Prosecutors indicted former Taiwanese President Chen Shui-bian on graft charges Friday after holding him in custody for a month to investigate money laundering and other corruption allegations against him.
Indicted together with Chen were his wife Wu Shu-chen, his son and daughter-in-law, three former aides in the presidential office, and eight other associates and family members.
Chen, 57, has denied the accusations, saying he is being persecuted by President Ma Ying-jeou's new government for having taken a strong anti-China stance during his presidency, which ended seven months ago.
Ma's office said it would not comment on the indictments.
Prosecutorial spokesman Chen Yun-nan said Chen Shui-bian and Wu together embezzled 104 million New Taiwan dollars ($3.12 million) from a special presidential fund and received bribes of $9 million in connection with a government land deal.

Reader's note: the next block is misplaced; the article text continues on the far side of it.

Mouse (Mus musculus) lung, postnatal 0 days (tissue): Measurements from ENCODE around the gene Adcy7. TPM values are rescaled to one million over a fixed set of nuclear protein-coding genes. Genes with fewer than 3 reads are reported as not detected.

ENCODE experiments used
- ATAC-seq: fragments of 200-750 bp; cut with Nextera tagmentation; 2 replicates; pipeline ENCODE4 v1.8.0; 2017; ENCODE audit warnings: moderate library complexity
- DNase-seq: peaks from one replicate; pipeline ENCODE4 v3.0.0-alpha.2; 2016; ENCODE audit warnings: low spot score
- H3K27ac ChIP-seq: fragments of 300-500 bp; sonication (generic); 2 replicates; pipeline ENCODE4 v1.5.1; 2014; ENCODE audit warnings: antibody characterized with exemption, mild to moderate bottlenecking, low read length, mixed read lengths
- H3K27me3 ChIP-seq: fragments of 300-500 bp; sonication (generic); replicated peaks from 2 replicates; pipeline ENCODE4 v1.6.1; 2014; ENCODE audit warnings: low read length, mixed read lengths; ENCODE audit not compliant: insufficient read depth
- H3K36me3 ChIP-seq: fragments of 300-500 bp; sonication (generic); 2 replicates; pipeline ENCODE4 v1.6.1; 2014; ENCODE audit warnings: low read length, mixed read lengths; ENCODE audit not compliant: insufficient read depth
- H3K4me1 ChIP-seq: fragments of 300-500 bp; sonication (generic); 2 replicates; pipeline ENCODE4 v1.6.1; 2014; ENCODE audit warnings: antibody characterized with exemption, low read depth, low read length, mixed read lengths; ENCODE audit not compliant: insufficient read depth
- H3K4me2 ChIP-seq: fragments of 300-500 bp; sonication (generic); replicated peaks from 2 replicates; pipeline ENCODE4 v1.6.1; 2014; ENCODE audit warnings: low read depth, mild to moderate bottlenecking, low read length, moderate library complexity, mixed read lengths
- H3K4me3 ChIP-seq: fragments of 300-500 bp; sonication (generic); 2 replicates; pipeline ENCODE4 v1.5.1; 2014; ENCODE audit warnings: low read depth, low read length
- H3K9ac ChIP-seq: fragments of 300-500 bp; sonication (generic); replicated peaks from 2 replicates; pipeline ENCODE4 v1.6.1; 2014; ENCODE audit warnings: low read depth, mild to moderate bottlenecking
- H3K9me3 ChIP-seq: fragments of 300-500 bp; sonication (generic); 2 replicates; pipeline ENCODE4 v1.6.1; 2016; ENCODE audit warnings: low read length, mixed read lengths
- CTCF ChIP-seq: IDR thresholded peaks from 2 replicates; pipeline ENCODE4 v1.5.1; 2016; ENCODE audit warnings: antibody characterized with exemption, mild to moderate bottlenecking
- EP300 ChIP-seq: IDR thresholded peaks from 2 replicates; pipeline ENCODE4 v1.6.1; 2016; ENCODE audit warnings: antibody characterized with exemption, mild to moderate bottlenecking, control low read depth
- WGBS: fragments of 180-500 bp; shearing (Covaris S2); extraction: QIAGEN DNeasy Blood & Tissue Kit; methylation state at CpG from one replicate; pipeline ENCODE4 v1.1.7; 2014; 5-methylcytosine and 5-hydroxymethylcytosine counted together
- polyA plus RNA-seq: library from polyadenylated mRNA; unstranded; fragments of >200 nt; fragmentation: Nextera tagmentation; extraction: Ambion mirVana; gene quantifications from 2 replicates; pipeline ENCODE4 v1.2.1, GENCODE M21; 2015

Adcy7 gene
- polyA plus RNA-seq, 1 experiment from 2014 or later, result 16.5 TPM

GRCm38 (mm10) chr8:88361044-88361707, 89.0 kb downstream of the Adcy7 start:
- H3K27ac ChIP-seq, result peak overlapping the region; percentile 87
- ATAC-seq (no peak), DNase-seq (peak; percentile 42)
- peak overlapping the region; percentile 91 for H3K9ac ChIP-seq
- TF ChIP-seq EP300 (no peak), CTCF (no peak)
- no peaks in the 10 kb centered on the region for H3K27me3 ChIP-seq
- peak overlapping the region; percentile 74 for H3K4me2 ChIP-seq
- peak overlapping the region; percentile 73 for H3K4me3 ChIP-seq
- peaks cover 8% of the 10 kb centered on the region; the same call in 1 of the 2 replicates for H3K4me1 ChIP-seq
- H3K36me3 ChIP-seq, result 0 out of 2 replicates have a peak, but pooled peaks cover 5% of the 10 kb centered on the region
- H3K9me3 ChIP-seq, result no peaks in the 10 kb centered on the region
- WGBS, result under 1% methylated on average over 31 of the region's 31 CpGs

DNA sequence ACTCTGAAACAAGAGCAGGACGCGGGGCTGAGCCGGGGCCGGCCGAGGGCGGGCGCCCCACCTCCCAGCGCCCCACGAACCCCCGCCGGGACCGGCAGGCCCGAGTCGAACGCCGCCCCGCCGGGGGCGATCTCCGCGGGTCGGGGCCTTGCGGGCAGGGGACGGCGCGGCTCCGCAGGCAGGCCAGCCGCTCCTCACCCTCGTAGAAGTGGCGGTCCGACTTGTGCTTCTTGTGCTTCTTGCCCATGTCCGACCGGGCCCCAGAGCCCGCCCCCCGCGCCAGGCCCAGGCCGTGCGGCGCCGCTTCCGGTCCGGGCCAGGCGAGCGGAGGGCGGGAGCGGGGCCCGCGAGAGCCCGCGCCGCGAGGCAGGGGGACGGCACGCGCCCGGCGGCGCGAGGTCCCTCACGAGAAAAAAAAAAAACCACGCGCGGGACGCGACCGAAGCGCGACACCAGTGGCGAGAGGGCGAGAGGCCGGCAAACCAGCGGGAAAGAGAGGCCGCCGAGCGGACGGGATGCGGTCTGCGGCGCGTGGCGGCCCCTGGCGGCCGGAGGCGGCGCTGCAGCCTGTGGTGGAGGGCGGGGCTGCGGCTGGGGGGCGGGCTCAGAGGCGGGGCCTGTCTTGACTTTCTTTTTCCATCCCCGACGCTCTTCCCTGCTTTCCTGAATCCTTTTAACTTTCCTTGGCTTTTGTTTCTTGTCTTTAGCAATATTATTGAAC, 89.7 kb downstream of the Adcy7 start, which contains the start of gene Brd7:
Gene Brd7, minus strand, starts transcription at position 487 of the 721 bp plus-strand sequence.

He said Wu separately received another bribe of NT$2.73 million ($82,000) in connection with a government construction project.
"Chen Shui-bian undermined justice again and again and showed no regret," Chen Yun-nan said. He asked the judges to give the defendants "the most severe sentence."
The former president has been held in a suburban Taipei jail since Nov. 12 during a prosecutorial probe into allegations he engaged in money laundering and other corruption offenses during his eight years in office.
Chen, who ended a 50-year monopoly on power by Ma's Nationalist Party in 2000, was first elected on promises he would end government corruption.
A former head of the Ministry of Justice's Bureau of Investigation — Taiwan's FBI — was sentenced to 10 years in prison earlier this month after being found guilty of concealing information on Chen's financial activities from judicial authorities.
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